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Cactus (Prickly) Pear

Recommendations for Maintaining Postharvest Quality

Cactus (Prickly) Pear, Tuna, Figue de Barbarie

Adel A. Kader

Department of Plant Sciences, University of California, Davis

Maturity & Quality
Maturity Indices

Fruit size and fullness, external color changes from green to yellow or red, abscission of the glochids (tufts of very small spines), fruit firmness, and flattening of the floral cavity.

Cactus pears should be picked when fully-ripe to assure good flavor quality.

Quality Indices
  • Uniformity and intensity of the characteristic color of each cultivar (pale-green, yellow, orange, red, or purple)
  • Size
  • Freedom from defects and decay.
  • There are large differences among cultivars in total soluble solids (12-17%), titratable acidity (0.03-0.12%), pH (6.0-6.6), and ascorbic acid contents (20-40 mg/100g fresh weight)

Maturity & Quality Photos

Title: Cultivar Maturity

Photo Credit: Don Edwards, UC Davis

Title: Maturity: Variation

Photo Credit: Cantwell, Marita CE Vegetable Specialist Department of Plant Sciences

Title: Quality (1)

Photo Credit: Cantwell, Marita CE Vegetable Specialist Department of Plant Sciences

Title: Ripeness Stages

Photo Credit: Cantwell, Marita CE Vegetable Specialist Department of Plant Sciences

Temperature & Controlled Atmosphere
Optimum Temperature

6-8°C (43-46°F); storage potential is 2-5 weeks; depending on cultivar, ripeness stage, and harvest season.

Optimum Relative Humidity

90 to 95%  packaging in perforated plastic bags or box liner is effective in reducing water loss under lower relative humidities.

Rates of Respiration

Cactus pear is a non-climacteric fruit with relatively low respiration rate [15-20 ml CO2/kg·hr at 20°C (68°F)].

To calculate heat production multiply ml CO2/kg·hr by 440 to get Btu/ton/day or by 122 to get cal/metric ton/day.

Rates of Ethylene Production

Less than 0.3 µl/kg·hr at 20°C (68°F)

Responses to Ethylene

No published information but since cactus pears are picked fully-ripe it is likely that they are not affected by postharvest exposure to ethylene.

Responses to Controlled Atmospheres (CA)

Limited research (in Italy) indicates that storage of cactus pears at 5°C (41°F) in 2% O2 + 2-5% CO2 delays ripening and extends storage-life (based on appearance quality) to 4-8 weeks (compared to 2-4 weeks in air storage).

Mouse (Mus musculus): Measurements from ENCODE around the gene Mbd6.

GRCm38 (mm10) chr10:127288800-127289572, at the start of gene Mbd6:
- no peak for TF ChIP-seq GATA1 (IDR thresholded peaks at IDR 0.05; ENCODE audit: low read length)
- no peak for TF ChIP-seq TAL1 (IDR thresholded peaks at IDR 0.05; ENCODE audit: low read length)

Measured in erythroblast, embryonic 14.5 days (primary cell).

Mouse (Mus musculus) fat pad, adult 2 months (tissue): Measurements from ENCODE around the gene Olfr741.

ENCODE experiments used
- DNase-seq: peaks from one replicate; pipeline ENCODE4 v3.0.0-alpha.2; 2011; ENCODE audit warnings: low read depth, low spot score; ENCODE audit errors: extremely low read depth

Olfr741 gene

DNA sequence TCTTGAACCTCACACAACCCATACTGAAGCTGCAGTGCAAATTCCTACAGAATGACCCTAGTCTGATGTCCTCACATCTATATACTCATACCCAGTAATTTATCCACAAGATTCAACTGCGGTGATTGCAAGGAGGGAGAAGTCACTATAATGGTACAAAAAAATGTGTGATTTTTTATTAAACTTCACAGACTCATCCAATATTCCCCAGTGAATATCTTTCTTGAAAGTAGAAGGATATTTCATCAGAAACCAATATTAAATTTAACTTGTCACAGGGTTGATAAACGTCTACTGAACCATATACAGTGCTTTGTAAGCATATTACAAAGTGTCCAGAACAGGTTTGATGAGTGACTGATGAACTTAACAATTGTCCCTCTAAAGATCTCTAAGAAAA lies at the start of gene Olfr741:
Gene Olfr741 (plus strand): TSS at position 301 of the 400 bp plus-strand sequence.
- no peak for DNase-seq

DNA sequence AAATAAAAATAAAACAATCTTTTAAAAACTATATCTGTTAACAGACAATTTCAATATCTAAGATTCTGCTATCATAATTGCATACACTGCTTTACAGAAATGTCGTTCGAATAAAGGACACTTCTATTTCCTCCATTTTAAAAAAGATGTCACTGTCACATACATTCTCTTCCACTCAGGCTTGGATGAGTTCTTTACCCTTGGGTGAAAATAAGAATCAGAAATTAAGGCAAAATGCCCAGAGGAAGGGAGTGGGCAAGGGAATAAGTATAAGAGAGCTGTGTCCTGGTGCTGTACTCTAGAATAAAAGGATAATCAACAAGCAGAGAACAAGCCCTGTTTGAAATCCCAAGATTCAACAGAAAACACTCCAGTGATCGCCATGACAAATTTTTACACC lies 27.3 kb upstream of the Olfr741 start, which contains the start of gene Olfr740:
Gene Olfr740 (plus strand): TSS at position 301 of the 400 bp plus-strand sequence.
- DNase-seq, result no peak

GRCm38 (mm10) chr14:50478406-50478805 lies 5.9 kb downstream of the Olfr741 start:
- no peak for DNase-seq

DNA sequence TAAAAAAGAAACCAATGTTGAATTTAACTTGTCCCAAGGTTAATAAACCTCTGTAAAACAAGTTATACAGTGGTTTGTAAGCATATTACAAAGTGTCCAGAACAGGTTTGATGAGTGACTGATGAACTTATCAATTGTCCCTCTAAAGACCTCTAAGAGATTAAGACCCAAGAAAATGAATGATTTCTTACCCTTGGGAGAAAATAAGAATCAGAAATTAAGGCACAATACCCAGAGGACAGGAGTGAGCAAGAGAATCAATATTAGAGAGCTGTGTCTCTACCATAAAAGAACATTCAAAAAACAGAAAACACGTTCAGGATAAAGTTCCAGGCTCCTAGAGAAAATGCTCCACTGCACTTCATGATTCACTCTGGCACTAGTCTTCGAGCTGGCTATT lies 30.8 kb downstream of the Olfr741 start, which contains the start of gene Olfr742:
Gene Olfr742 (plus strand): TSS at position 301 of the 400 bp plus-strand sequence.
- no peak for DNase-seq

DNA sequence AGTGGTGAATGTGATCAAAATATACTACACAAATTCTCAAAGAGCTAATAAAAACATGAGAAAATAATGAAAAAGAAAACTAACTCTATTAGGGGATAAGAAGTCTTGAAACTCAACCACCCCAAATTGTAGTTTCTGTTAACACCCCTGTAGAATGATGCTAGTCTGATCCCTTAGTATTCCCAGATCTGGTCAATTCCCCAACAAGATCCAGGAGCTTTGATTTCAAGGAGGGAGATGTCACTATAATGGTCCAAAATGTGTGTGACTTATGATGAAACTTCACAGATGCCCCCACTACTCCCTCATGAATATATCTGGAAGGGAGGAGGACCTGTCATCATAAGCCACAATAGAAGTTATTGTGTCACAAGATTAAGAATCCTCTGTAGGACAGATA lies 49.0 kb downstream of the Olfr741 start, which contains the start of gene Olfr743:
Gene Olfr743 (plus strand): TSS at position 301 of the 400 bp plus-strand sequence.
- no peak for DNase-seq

Disorders
Physiological and Physical Disorders

Chilling Injury. Exposure to temperatures below 5°C (41°F) for longer than a few days causes chilling injury, as indicated by pitting and dark-brown spots on the peel surface and increased susceptibility to decay. Conditioning at 38°C (101°F) for 24 hours reduces incidence and severity of chilling injury during subsequent handling at temperatures below 5°C (41°F).

Pathological Disorders

Physical damage to the peel and stem-end during harvesting and handling and/or chilling injury predispose cactus pears to attack by decay-causing pathogens, including Penicillium spp., Alternaria spp., and Dothiorella ribis. Curing [1-2 days at 20°C (68°F)] to encourage wound healing and/or prestorage dipping in water at 55°C (129°F) for 5 minutes can reduce decay incidence and severity during subsequent storage.

Disorders Photos

Title: Dry Rot

Photo Credit: Cantwell, Marita CE Vegetable Specialist Department of Plant Sciences

Title: Stem-End Decay

Photo Credit: Cantwell, Marita CE Vegetable Specialist Department of Plant Sciences

Date

November 1999

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Except for these specified uses, no part of the textual materials available on the UC Postharvest Technology Center Web site may be copied, downloaded, stored in a retrieval system, further transmitted or otherwise reproduced, stored, disseminated, transferred or used, in any form or by any means, except as permitted herein or with the University of California's prior written agreement. Request permission from UC Postharvest Technology Center. Distribution for commercial purposes is prohibited.

Links to any of these UC Postharvest Technology Center pages are permitted, but no endorsement of the linking site or products mentioned in the linking page is intended or implied by such a link.

How to Cite

Author(s) names. Initial publication or update date (located at the top). Title. Link to the specific Produce Fact Sheet webpage (Accessed date)

Example: Cantwell, M. and T. Suslow. 2002. Lettuce, Crisphead: Recommendations for Maintaining Postharvest Quality. 

http://ucanr.edu/sites/Postharvest_Technology_Center_/Commodity_Resources/Fact_Sheets/Datastores/Vegetables_English/?uid=19&ds=799 (Accessed January 18, 2014).

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